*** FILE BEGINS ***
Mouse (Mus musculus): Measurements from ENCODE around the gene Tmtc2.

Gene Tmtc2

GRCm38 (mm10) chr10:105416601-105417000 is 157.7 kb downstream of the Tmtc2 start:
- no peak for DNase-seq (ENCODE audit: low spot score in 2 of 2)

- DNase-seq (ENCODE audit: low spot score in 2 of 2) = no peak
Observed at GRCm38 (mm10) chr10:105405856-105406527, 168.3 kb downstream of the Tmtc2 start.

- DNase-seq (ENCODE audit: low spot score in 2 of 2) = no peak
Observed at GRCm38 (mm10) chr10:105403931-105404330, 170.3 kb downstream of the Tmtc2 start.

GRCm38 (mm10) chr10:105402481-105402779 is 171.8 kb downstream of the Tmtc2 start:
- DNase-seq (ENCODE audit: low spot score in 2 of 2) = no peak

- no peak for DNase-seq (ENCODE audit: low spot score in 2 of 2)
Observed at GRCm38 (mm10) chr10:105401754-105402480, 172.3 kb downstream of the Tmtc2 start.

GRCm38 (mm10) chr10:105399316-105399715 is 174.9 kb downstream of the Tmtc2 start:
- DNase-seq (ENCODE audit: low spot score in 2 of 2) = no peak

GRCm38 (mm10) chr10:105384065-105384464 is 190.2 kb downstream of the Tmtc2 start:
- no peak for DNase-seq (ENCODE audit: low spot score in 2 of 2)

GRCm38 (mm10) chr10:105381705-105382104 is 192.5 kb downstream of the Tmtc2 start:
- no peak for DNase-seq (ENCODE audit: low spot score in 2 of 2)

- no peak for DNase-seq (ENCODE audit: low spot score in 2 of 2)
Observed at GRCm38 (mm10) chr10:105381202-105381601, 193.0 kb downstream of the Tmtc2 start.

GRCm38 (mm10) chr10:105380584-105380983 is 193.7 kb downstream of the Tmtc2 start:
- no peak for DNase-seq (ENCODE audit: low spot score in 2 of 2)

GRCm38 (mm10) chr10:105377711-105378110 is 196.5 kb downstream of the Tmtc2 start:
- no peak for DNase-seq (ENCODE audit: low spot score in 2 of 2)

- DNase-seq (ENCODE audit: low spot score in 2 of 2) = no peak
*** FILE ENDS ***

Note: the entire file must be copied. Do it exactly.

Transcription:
Mouse (Mus musculus): Measurements from ENCODE around the gene Tmtc2.

Gene Tmtc2

GRCm38 (mm10) chr10:105416601-105417000 is 157.7 kb downstream of the Tmtc2 start:
- no peak for DNase-seq (ENCODE audit: low spot score in 2 of 2)

- DNase-seq (ENCODE audit: low spot score in 2 of 2) = no peak
Observed at GRCm38 (mm10) chr10:105405856-105406527, 168.3 kb downstream of the Tmtc2 start.

- DNase-seq (ENCODE audit: low spot score in 2 of 2) = no peak
Observed at GRCm38 (mm10) chr10:105403931-105404330, 170.3 kb downstream of the Tmtc2 start.

GRCm38 (mm10) chr10:105402481-105402779 is 171.8 kb downstream of the Tmtc2 start:
- DNase-seq (ENCODE audit: low spot score in 2 of 2) = no peak

- no peak for DNase-seq (ENCODE audit: low spot score in 2 of 2)
Observed at GRCm38 (mm10) chr10:105401754-105402480, 172.3 kb downstream of the Tmtc2 start.

GRCm38 (mm10) chr10:105399316-105399715 is 174.9 kb downstream of the Tmtc2 start:
- DNase-seq (ENCODE audit: low spot score in 2 of 2) = no peak

GRCm38 (mm10) chr10:105384065-105384464 is 190.2 kb downstream of the Tmtc2 start:
- no peak for DNase-seq (ENCODE audit: low spot score in 2 of 2)

GRCm38 (mm10) chr10:105381705-105382104 is 192.5 kb downstream of the Tmtc2 start:
- no peak for DNase-seq (ENCODE audit: low spot score in 2 of 2)

- no peak for DNase-seq (ENCODE audit: low spot score in 2 of 2)
Observed at GRCm38 (mm10) chr10:105381202-105381601, 193.0 kb downstream of the Tmtc2 start.

GRCm38 (mm10) chr10:105380584-105380983 is 193.7 kb downstream of the Tmtc2 start:
- no peak for DNase-seq (ENCODE audit: low spot score in 2 of 2)

GRCm38 (mm10) chr10:105377711-105378110 is 196.5 kb downstream of the Tmtc2 start:
- no peak for DNase-seq (ENCODE audit: low spot score in 2 of 2)

- DNase-seq (ENCODE audit: low spot score in 2 of 2) = no peak